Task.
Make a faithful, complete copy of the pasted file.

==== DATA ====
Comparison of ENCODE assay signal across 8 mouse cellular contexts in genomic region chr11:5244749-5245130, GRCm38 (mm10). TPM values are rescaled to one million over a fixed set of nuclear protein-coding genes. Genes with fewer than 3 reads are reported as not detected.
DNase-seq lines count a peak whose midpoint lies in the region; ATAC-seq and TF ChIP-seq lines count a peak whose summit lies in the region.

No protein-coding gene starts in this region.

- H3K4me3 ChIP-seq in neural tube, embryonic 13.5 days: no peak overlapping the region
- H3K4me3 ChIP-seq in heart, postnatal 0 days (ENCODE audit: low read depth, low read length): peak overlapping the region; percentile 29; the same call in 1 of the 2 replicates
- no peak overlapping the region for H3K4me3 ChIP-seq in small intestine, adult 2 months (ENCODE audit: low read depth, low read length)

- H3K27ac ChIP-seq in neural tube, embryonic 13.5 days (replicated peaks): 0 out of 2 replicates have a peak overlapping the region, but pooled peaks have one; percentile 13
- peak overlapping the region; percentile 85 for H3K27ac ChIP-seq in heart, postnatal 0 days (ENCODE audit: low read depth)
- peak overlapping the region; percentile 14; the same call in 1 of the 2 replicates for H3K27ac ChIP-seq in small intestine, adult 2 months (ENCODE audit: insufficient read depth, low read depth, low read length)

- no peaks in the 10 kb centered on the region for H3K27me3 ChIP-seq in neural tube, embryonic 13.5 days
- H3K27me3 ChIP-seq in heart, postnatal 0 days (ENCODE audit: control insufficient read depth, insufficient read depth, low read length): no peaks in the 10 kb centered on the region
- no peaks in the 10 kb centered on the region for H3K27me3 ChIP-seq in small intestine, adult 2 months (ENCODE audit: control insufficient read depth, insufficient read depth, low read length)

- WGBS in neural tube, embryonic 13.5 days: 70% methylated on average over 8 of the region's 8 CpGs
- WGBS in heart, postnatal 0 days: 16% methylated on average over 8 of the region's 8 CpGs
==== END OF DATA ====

Comparison of ENCODE assay signal across 8 mouse cellular contexts in genomic region chr11:5244749-5245130, GRCm38 (mm10). TPM values are rescaled to one million over a fixed set of nuclear protein-coding genes. Genes with fewer than 3 reads are reported as not detected.
DNase-seq lines count a peak whose midpoint lies in the region; ATAC-seq and TF ChIP-seq lines count a peak whose summit lies in the region.

No protein-coding gene starts in this region.

- H3K4me3 ChIP-seq in neural tube, embryonic 13.5 days: no peak overlapping the region
- H3K4me3 ChIP-seq in heart, postnatal 0 days (ENCODE audit: low read depth, low read length): peak overlapping the region; percentile 29; the same call in 1 of the 2 replicates
- no peak overlapping the region for H3K4me3 ChIP-seq in small intestine, adult 2 months (ENCODE audit: low read depth, low read length)

- H3K27ac ChIP-seq in neural tube, embryonic 13.5 days (replicated peaks): 0 out of 2 replicates have a peak overlapping the region, but pooled peaks have one; percentile 13
- peak overlapping the region; percentile 85 for H3K27ac ChIP-seq in heart, postnatal 0 days (ENCODE audit: low read depth)
- peak overlapping the region; percentile 14; the same call in 1 of the 2 replicates for H3K27ac ChIP-seq in small intestine, adult 2 months (ENCODE audit: insufficient read depth, low read depth, low read length)

- no peaks in the 10 kb centered on the region for H3K27me3 ChIP-seq in neural tube, embryonic 13.5 days
- H3K27me3 ChIP-seq in heart, postnatal 0 days (ENCODE audit: control insufficient read depth, insufficient read depth, low read length): no peaks in the 10 kb centered on the region
- no peaks in the 10 kb centered on the region for H3K27me3 ChIP-seq in small intestine, adult 2 months (ENCODE audit: control insufficient read depth, insufficient read depth, low read length)

- WGBS in neural tube, embryonic 13.5 days: 70% methylated on average over 8 of the region's 8 CpGs
- WGBS in heart, postnatal 0 days: 16% methylated on average over 8 of the region's 8 CpGs